For God’s sake, is there someone who would make Kerala a national concern?
Kerala has shown a 26.5 percent jump this week from the previous one; it’s reporting 100 deaths per day for last 10 days; and it’s causing a spike in neighbouring states of Karnataka and Tamil Nadu. Indeed, Karnataka has recorded a 17.3 percent spurt in positive cases on previous weeks.
Kerala could become a super-spreader of Covid-19 virus across the country but the stakeholders seem AWOL. The mayhem of April-May when the only pictures appearing in newspapers was mortuary and burning pyres, when hospitals ran out of oxygen, ventilators, vaccines and beds, is seemingly deleted from the memory. It makes you wonder if people’s lives matter. Or to be cynical, whether a preponed Third Wave would suit the agenda to gut the Modi government.
In my view, there are four stakeholders who must be kept in eye from now on in case the Third Wave hits us soon. Their negligence, if not complicity, would deserve a “murder charge” as Madras High Court infamously said about a constitutional body not long ago.
Media first. Indian Express has an edit on “Kerala challenge” today. Below are few portions from its edit any my comment on them in the brackets:
“Kerala’s position is complicated one…a blame game (BJP vs Kerala government) is the last thing the State needs” (What is Kerala’s angst? A standard one of the whiners that it hasn’t been provided with enough vaccine. And guess what, Kerala is the most fully vaccinated of all States in India—20.9% of population vs 4.6% of Uttar Pradesh—barring Himachal Pradesh!)
“It seems the that the state’s initial success in curbing the spread of the infection is now working against it: A majority of its population lack antibodies…” (So how do we reconcile big vaccination numbers with rising numbers? If Delta is the cause, it’s been there for six months. Other states have got hold of it. Why not you Kerala, ought to have been the newspaper’s worry).
“The Kerala government has attempted to strike a balance between lives and livelihoods…” (And what about its’ super-spreader effect on other States, sir? The one you see in Kumbh Mela and don’t see in protesting farmers?)
Judiciary Second. It needs to micro-manage Kerala affair like it did with Delhi. It needs to look at reports of Kerala’s non-cooperation as its’ appearing in newspapers these days. Here’s what Times of India has written this morning, quoting an official:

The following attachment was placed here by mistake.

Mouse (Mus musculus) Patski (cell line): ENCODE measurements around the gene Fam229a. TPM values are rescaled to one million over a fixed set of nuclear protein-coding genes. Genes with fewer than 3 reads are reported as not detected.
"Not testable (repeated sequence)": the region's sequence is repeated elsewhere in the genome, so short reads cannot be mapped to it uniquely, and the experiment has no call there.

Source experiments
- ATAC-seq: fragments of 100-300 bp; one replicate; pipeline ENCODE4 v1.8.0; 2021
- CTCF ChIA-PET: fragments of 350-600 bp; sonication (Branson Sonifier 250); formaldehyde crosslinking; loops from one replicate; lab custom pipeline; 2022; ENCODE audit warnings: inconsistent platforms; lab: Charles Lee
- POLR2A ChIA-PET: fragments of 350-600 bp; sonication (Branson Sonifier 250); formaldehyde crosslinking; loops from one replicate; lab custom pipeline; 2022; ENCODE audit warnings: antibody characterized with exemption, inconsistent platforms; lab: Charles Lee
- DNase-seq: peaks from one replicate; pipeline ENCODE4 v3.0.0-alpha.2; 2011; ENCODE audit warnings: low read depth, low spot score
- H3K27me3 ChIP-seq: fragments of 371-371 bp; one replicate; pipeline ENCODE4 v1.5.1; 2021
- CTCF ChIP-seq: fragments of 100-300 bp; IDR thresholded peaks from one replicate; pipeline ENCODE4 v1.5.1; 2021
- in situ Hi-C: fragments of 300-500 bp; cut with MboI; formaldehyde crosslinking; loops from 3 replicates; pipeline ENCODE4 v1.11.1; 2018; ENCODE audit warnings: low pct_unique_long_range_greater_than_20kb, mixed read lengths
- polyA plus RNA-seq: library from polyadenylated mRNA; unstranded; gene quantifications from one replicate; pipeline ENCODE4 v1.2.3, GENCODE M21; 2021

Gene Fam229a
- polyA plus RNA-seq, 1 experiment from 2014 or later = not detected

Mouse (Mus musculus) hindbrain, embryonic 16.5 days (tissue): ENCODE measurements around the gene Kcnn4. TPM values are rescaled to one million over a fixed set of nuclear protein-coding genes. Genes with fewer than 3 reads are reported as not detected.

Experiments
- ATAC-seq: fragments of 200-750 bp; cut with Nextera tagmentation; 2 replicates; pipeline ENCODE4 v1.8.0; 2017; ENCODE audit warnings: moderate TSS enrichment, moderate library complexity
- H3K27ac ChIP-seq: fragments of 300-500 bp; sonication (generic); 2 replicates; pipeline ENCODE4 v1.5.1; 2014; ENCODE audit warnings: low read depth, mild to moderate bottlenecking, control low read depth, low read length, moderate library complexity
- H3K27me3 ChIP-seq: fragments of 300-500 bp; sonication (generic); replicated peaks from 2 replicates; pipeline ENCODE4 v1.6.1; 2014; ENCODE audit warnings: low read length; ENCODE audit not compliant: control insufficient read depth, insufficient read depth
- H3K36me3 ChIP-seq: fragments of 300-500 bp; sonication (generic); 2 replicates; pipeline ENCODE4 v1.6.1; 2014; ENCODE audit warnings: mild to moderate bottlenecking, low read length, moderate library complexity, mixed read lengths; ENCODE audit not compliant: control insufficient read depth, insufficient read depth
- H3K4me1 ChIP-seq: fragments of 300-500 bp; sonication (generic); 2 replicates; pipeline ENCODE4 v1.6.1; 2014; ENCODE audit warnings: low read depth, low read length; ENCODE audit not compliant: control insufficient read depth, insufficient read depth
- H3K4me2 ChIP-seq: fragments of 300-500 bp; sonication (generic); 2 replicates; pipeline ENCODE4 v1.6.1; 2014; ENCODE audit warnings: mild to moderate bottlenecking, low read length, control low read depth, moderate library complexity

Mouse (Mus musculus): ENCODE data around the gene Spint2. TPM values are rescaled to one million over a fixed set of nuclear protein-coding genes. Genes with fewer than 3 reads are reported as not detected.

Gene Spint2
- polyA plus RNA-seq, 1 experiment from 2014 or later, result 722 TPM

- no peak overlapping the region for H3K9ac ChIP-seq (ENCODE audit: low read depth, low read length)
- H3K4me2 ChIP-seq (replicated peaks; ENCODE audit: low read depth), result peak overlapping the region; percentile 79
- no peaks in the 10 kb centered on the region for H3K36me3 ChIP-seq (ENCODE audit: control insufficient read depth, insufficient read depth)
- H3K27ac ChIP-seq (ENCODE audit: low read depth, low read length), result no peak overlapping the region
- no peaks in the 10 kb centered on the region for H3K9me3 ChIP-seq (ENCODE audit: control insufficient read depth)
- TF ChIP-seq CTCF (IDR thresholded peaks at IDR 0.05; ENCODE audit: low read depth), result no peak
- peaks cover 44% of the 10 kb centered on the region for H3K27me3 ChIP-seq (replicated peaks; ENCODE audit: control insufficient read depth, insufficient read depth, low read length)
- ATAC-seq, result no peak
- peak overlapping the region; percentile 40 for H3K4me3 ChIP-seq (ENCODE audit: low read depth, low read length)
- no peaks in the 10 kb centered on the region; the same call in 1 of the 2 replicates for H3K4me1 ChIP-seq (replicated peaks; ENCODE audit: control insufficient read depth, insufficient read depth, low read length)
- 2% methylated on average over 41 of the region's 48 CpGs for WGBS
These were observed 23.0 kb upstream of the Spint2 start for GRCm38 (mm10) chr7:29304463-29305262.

“Even as the Centre has advised Kerala to impose strict restrictions, the state has indicated that its availability of health infrastructure and low mortality rate so far means it can control the situation.” (No sir, you can’t, the judiciary ought to reply. Kerala is a national emergency now).
“We (experts) have advised the state to implement strict containment measure to ensure cases are maintained in localised area but they feel mitigation is the best strategy as they feel the rise in cases is because of delta variant.” (The Centre’s advisory of test-track-treat isn’t seen the best ploy for Covid-19 here).
If there was a fit moment for judiciary to invoke its suo motu powers, this is it.
The third and fourth stakeholders are Centre and State government.
It’s time Centre invokes the National Disaster Management Act (NDMA) without worrying about the consequences in judiciary and Lutyens Media, not to say the Opposition by Pinarayi Vijayan government.
NDMA has provisions that if positivity rate is above 10 percent, significant restrictions can be imposed. Out of 14, there are eight districts in Kerala with positivity rate above 10 per cent. The water is way above our crops of hair.
But once Centre does it, expect our Lutyens Media, to jump at the throat. It would be seen as politics and not people who are being endangered. It could weaken Centre’s resolve and force them to make unfortunate decisions like it did by letting States handle their own vaccination procurement after Second Wave hit us with force in April.
The Kerala government is not only following its own medical strategy, it’s also lax with lockdowns and restrictions “in trying to strike a balance between lives and livelihoods,” as Indian Express has noted. There is no other state in India which has had logged more Covid-19 cases than Kerala except Maharashtra (34 lakhs in Kerala; 63 lakhs in Maharashtra).
So in essence, Kerala must not lax on restrictions; Centre on enforcing NDMA; judiciary in keeping an eagle’s eye; and Media on being truthful which I know is a big ask but they could try for a change.
Our stakeholders made the mistake of treating Maharashtra with kid gloves as they are doing it with Kerala now.
Please put people above politics.